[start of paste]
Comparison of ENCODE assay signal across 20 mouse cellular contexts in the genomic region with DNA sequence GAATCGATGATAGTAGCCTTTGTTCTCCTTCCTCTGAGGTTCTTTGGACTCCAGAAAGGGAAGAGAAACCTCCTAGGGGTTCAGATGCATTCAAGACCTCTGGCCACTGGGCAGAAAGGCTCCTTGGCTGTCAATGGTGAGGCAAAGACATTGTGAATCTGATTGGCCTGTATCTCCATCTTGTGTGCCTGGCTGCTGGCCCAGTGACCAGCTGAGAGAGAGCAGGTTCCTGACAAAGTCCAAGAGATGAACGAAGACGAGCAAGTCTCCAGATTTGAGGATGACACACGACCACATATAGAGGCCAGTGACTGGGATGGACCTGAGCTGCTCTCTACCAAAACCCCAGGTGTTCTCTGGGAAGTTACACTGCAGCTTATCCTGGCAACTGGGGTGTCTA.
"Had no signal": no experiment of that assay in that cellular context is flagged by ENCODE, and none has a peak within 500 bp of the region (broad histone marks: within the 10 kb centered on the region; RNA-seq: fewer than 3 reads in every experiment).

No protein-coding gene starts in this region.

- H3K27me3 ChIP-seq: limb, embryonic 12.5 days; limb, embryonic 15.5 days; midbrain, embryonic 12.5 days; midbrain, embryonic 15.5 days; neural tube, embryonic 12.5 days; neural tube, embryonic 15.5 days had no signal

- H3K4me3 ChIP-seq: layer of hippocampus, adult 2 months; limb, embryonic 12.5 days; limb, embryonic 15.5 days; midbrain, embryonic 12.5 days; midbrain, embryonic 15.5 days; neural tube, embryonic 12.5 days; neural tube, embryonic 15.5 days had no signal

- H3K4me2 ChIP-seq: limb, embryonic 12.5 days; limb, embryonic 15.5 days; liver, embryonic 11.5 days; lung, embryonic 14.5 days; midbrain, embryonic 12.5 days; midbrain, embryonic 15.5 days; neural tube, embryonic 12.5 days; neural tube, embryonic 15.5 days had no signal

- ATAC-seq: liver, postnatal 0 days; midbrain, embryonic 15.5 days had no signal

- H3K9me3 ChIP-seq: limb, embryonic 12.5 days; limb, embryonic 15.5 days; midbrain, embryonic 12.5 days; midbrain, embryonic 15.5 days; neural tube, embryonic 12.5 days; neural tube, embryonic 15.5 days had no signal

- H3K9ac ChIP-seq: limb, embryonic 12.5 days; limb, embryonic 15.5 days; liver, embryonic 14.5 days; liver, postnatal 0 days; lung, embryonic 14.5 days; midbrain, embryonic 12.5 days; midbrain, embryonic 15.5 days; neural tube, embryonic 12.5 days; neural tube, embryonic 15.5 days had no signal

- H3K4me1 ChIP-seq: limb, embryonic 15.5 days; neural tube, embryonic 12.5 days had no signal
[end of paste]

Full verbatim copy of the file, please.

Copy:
Comparison of ENCODE assay signal across 20 mouse cellular contexts in the genomic region with DNA sequence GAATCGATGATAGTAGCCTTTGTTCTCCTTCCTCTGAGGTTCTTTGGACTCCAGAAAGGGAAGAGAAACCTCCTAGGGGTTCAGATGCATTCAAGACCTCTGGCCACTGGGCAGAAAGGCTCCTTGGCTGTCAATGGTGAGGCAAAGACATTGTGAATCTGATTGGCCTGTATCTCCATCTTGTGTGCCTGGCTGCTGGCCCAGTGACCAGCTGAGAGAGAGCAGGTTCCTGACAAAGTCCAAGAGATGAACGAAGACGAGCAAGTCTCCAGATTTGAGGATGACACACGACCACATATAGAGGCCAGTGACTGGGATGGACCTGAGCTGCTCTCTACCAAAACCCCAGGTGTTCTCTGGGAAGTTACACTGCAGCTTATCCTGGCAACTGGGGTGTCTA.
"Had no signal": no experiment of that assay in that cellular context is flagged by ENCODE, and none has a peak within 500 bp of the region (broad histone marks: within the 10 kb centered on the region; RNA-seq: fewer than 3 reads in every experiment).

No protein-coding gene starts in this region.

- H3K27me3 ChIP-seq: limb, embryonic 12.5 days; limb, embryonic 15.5 days; midbrain, embryonic 12.5 days; midbrain, embryonic 15.5 days; neural tube, embryonic 12.5 days; neural tube, embryonic 15.5 days had no signal

- H3K4me3 ChIP-seq: layer of hippocampus, adult 2 months; limb, embryonic 12.5 days; limb, embryonic 15.5 days; midbrain, embryonic 12.5 days; midbrain, embryonic 15.5 days; neural tube, embryonic 12.5 days; neural tube, embryonic 15.5 days had no signal

- H3K4me2 ChIP-seq: limb, embryonic 12.5 days; limb, embryonic 15.5 days; liver, embryonic 11.5 days; lung, embryonic 14.5 days; midbrain, embryonic 12.5 days; midbrain, embryonic 15.5 days; neural tube, embryonic 12.5 days; neural tube, embryonic 15.5 days had no signal

- ATAC-seq: liver, postnatal 0 days; midbrain, embryonic 15.5 days had no signal

- H3K9me3 ChIP-seq: limb, embryonic 12.5 days; limb, embryonic 15.5 days; midbrain, embryonic 12.5 days; midbrain, embryonic 15.5 days; neural tube, embryonic 12.5 days; neural tube, embryonic 15.5 days had no signal

- H3K9ac ChIP-seq: limb, embryonic 12.5 days; limb, embryonic 15.5 days; liver, embryonic 14.5 days; liver, postnatal 0 days; lung, embryonic 14.5 days; midbrain, embryonic 12.5 days; midbrain, embryonic 15.5 days; neural tube, embryonic 12.5 days; neural tube, embryonic 15.5 days had no signal

- H3K4me1 ChIP-seq: limb, embryonic 15.5 days; neural tube, embryonic 12.5 days had no signal